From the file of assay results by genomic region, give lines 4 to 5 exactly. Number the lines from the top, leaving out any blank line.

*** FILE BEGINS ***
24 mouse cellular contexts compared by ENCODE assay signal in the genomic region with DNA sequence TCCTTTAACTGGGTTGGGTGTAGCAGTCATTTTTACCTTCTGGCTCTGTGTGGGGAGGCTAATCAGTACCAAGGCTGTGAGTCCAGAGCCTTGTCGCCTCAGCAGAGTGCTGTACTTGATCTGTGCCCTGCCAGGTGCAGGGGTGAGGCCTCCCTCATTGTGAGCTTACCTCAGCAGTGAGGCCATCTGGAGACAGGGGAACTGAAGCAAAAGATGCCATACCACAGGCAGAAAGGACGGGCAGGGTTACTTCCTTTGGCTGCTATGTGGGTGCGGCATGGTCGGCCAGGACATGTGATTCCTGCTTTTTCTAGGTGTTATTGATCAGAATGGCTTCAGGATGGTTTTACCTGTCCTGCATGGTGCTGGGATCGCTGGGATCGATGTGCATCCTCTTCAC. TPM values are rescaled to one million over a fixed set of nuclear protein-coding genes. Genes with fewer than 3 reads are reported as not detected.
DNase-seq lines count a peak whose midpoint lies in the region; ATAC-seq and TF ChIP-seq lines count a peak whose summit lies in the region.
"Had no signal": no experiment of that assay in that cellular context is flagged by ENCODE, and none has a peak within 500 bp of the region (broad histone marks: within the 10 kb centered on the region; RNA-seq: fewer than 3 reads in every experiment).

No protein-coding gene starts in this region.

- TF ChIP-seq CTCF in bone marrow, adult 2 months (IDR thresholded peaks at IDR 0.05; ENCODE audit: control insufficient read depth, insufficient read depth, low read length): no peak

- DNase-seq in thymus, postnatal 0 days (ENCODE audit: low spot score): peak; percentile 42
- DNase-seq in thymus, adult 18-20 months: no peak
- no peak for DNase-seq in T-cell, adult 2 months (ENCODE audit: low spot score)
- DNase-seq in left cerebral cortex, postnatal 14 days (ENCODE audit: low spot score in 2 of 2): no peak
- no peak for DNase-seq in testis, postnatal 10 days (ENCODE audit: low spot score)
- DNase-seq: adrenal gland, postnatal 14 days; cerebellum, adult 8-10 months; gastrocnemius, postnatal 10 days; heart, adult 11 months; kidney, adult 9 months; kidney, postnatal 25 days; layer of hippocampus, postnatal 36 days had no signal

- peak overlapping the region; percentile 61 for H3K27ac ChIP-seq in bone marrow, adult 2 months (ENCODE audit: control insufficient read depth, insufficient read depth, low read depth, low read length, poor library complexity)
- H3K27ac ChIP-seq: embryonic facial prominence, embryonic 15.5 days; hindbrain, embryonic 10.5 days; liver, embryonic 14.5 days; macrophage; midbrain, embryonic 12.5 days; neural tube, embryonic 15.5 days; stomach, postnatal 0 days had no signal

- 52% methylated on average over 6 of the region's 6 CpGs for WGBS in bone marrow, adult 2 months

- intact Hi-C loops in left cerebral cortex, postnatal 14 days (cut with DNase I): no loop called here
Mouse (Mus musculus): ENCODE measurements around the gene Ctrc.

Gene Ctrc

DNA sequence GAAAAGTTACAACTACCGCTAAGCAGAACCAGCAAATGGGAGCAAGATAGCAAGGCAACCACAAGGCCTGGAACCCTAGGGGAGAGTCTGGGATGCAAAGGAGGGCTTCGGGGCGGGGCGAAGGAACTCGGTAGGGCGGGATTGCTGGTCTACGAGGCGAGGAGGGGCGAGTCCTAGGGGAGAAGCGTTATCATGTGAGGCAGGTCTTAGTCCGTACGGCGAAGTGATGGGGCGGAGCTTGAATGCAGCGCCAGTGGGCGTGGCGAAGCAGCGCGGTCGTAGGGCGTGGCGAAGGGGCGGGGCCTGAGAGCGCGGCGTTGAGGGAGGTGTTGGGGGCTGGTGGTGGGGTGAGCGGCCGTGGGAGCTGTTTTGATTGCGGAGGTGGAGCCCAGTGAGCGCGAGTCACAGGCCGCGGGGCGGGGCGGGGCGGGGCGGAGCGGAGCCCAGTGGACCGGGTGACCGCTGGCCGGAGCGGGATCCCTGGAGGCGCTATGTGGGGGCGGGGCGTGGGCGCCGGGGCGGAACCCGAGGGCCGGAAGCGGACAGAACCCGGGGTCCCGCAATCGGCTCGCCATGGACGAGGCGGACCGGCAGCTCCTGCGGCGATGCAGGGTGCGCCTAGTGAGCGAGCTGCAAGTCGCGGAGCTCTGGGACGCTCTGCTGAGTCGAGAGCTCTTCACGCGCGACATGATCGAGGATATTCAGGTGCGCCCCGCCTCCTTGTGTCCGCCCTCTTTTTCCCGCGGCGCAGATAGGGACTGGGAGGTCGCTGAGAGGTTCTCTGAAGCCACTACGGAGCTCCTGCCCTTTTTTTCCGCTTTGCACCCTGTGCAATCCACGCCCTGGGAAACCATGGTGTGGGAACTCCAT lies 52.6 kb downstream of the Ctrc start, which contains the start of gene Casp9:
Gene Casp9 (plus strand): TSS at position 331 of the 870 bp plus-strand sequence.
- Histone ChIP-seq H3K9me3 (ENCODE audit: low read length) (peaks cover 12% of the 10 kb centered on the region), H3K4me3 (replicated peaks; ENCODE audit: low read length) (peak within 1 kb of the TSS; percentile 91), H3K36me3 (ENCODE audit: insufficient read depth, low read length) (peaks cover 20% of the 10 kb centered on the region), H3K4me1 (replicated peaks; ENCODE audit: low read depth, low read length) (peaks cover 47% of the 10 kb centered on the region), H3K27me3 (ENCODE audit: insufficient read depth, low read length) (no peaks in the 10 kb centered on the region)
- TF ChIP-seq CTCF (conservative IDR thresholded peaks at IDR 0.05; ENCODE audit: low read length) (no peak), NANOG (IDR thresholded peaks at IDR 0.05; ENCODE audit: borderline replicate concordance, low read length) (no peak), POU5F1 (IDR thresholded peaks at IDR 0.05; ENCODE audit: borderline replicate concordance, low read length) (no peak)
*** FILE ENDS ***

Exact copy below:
No protein-coding gene starts in this region.

- TF ChIP-seq CTCF in bone marrow, adult 2 months (IDR thresholded peaks at IDR 0.05; ENCODE audit: control insufficient read depth, insufficient read depth, low read length): no peak